Patrick Low needs no introduction.
Known as one of the top creatives of today’s marketing industry in Singapore, Low has over the years mentored the biggest creative names in the industry. Before starting his own shop, Goodfellas, more than four years ago, Low was at Y&R for 22 years. In October 2009, he along with Benny Quek, decided to leave the big network agencies and establish a shop that is “completely opposite to those they had worked in”.
That’s why, today at Goodfellas, Low claims that there are no big titles, no organisational charts and most importantly, no big egos. In one quick sentence, they are “just fellas with big ideas, different skill sets and loads of experience.”
Low speaks to Marketing about his journey into the independent space.
When was the precise moment you knew you wanted to do something on your own?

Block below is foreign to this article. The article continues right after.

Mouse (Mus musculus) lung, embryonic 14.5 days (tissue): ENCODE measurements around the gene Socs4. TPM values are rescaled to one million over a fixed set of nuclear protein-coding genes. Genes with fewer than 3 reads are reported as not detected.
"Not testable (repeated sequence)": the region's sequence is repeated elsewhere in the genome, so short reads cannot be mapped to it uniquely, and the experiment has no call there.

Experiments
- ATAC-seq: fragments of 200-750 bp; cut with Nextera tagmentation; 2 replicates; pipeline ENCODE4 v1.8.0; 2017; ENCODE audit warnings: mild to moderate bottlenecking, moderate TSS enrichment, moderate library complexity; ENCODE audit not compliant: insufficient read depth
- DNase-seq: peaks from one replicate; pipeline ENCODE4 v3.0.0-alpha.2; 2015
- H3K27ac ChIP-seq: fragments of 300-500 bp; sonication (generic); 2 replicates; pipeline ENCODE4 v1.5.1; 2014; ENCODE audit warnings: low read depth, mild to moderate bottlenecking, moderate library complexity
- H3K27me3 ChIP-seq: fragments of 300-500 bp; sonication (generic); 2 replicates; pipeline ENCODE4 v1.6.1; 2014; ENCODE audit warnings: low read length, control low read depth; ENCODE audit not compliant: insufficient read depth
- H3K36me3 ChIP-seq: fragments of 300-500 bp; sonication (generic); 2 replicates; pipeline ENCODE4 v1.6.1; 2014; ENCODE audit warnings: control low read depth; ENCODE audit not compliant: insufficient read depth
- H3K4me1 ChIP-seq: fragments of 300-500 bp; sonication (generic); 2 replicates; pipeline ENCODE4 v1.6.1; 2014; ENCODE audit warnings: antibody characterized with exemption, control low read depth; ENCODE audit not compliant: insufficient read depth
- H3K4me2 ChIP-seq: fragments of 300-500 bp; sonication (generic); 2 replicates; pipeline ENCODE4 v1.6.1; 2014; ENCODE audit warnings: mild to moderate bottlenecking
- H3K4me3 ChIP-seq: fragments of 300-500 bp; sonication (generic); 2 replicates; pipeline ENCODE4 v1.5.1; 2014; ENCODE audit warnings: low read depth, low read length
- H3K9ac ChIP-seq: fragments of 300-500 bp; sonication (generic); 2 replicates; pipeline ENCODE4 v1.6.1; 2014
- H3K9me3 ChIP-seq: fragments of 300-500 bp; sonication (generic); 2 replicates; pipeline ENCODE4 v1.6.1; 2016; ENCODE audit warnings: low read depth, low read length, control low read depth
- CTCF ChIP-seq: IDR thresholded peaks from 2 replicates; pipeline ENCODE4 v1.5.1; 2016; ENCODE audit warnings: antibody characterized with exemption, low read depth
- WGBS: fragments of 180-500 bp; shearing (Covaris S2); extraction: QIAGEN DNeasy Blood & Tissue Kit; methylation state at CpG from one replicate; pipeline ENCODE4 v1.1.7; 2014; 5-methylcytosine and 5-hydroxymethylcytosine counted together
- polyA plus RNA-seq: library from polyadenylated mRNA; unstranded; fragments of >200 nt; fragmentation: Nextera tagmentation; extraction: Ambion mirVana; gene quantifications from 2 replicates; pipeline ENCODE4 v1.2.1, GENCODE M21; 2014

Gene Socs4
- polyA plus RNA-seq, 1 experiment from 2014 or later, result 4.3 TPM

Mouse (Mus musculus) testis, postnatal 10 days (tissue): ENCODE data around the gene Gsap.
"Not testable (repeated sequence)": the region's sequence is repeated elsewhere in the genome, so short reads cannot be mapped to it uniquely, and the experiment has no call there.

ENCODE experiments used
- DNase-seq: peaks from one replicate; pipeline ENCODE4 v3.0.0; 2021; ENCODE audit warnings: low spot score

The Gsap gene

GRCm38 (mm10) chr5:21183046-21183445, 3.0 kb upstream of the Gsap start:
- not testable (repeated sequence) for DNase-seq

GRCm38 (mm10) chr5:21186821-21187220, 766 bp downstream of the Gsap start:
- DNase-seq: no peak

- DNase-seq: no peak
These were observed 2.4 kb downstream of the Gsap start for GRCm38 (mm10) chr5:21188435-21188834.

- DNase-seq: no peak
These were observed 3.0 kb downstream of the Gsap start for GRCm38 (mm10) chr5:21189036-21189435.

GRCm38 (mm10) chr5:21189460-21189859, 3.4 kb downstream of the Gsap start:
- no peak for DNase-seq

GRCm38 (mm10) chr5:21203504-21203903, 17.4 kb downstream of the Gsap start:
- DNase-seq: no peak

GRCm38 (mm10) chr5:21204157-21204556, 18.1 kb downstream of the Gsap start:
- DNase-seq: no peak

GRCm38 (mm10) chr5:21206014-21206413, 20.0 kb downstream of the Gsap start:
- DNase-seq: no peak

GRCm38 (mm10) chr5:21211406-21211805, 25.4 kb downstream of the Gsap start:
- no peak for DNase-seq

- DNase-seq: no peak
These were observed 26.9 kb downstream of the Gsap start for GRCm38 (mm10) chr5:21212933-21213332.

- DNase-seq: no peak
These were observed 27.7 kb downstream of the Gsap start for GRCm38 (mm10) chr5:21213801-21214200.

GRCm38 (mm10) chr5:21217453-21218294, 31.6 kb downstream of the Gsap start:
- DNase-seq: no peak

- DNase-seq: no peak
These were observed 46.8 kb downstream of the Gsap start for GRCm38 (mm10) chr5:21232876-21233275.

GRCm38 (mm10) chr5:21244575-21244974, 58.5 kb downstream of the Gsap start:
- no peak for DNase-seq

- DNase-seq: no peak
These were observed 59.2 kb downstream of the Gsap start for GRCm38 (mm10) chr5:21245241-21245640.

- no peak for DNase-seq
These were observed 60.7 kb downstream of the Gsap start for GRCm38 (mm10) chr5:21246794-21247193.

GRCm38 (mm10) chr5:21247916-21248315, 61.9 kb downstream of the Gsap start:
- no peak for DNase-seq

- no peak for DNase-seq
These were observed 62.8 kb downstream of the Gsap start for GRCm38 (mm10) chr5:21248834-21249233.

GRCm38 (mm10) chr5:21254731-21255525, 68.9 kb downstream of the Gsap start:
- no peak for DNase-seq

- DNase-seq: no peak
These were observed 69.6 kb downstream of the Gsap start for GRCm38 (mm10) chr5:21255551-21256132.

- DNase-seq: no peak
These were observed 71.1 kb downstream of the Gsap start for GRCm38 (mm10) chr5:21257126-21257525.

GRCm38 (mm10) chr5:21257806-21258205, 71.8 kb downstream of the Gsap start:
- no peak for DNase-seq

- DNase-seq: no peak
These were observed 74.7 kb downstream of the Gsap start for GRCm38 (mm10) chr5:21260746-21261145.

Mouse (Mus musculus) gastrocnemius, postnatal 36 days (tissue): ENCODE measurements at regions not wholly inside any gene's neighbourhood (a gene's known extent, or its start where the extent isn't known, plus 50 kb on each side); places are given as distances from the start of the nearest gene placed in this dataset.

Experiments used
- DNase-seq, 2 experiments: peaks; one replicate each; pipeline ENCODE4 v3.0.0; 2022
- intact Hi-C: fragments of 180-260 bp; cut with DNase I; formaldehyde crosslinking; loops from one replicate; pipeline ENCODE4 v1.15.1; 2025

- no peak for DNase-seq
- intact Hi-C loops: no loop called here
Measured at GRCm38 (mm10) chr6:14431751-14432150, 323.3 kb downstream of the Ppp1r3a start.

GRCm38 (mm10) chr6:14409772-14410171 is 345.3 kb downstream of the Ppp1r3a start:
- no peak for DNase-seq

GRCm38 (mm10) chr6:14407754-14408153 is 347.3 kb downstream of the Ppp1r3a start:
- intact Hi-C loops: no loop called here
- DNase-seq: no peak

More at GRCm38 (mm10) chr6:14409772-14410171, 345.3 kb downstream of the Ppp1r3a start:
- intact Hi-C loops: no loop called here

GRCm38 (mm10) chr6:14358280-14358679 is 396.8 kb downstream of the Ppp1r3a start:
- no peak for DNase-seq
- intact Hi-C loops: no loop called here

We were going through a prolonged period of austerity. It came to a point when we couldn’t replace the creative folks who quit even though the agency was in the black. And in spite of the depleted creative department, we had to pitch for every account that moved, burning weekend after weekend.
Winning new businesses did not offer any respite; we had to win awards too. It was impossible trying to convince my creative teams to spend their free time working on award winning work when they would rather spend what little time they had with their families. Besides, even when we did manage to think up a few award-winning ideas, our clients refused to have anything to do with them.
Finally, one of my most trusted deputies, Benny Quek, three times “Employee of the Year” award winner threw in the towel, claiming he could not take the abuse any longer – Benny was the guy who could walk through hell without breaking a sweat. I figured that If Benny could quit so could I. Besides, I hadn’t been able to go on vacation for a few years and quitting seemed like the best option.
Who was the first client you had on board?